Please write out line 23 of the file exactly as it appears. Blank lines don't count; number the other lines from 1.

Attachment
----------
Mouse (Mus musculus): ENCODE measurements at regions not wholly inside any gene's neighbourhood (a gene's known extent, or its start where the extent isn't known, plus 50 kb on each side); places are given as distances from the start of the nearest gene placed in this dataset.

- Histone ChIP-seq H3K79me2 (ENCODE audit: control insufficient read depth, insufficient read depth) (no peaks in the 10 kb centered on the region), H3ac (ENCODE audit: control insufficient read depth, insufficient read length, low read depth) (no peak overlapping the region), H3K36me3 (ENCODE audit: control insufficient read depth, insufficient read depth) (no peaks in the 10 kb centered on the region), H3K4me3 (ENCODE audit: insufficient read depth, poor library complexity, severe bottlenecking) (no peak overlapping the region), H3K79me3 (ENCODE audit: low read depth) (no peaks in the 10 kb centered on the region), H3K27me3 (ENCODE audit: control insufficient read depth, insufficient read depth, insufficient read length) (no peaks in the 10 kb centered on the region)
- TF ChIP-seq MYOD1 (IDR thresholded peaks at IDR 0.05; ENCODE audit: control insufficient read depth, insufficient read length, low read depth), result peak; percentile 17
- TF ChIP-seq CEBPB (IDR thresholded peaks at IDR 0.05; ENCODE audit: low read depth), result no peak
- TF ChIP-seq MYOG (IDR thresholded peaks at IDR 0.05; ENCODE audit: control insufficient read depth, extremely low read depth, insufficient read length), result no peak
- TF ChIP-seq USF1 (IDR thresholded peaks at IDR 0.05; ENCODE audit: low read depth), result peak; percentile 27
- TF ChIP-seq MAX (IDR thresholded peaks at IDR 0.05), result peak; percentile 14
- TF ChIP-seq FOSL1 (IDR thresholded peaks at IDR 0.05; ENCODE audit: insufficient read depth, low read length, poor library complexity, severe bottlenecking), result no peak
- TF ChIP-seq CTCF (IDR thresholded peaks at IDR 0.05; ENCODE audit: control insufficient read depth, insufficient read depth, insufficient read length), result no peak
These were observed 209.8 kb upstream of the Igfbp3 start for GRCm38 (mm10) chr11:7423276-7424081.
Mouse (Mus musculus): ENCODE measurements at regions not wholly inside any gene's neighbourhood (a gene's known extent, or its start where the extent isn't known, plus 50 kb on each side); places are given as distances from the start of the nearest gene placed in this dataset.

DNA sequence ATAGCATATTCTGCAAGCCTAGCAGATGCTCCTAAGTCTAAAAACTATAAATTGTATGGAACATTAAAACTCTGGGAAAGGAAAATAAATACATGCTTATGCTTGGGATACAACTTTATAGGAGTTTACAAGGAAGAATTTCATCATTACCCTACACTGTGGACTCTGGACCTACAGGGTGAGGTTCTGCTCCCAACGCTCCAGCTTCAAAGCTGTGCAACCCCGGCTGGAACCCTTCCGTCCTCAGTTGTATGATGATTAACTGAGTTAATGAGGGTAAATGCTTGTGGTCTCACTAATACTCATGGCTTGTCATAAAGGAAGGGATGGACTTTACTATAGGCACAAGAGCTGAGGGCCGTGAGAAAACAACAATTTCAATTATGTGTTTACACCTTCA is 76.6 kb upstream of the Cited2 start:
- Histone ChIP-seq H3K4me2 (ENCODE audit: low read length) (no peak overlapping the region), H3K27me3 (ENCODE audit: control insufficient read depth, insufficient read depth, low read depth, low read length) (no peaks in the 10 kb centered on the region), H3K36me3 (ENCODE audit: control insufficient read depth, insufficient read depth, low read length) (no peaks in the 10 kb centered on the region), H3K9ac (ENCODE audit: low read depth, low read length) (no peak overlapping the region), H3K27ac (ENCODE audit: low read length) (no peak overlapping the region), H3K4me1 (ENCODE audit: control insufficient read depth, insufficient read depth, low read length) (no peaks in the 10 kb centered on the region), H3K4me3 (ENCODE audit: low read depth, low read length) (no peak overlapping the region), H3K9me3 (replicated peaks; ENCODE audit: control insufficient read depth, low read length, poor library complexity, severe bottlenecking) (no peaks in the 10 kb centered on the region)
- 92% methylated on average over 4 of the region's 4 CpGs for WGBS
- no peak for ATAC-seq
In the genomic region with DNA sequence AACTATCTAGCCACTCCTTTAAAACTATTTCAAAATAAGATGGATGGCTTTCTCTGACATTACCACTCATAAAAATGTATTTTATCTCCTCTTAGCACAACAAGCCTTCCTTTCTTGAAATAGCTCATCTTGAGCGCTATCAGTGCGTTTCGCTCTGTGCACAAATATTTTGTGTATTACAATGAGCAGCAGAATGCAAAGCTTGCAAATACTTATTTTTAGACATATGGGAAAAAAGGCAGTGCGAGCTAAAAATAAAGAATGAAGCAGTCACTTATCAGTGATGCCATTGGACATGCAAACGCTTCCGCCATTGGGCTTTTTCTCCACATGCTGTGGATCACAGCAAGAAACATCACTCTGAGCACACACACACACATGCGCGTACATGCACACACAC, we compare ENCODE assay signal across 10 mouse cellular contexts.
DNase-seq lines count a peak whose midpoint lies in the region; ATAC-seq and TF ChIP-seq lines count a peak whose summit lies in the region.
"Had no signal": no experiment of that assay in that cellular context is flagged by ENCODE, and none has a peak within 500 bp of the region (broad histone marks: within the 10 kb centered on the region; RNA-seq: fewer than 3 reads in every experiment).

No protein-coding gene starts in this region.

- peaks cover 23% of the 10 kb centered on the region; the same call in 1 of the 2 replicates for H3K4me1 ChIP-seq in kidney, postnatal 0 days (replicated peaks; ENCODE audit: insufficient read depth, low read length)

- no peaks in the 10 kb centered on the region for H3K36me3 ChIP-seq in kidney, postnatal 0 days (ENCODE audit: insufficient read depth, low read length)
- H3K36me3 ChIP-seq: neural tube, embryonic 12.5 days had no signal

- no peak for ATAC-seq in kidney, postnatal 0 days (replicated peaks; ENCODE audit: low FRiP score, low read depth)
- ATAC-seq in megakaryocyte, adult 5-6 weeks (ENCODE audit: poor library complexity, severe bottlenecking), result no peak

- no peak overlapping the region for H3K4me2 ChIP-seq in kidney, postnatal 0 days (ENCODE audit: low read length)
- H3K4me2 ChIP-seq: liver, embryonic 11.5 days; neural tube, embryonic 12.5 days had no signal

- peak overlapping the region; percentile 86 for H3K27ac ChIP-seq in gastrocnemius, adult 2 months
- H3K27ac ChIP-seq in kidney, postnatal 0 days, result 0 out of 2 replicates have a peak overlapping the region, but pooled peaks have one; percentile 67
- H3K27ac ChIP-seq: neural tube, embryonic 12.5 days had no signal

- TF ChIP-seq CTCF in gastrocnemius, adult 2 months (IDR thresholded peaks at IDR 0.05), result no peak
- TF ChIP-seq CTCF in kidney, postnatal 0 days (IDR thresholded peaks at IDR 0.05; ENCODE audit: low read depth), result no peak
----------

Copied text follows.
- no peak for ATAC-seq in kidney, postnatal 0 days (replicated peaks; ENCODE audit: low FRiP score, low read depth)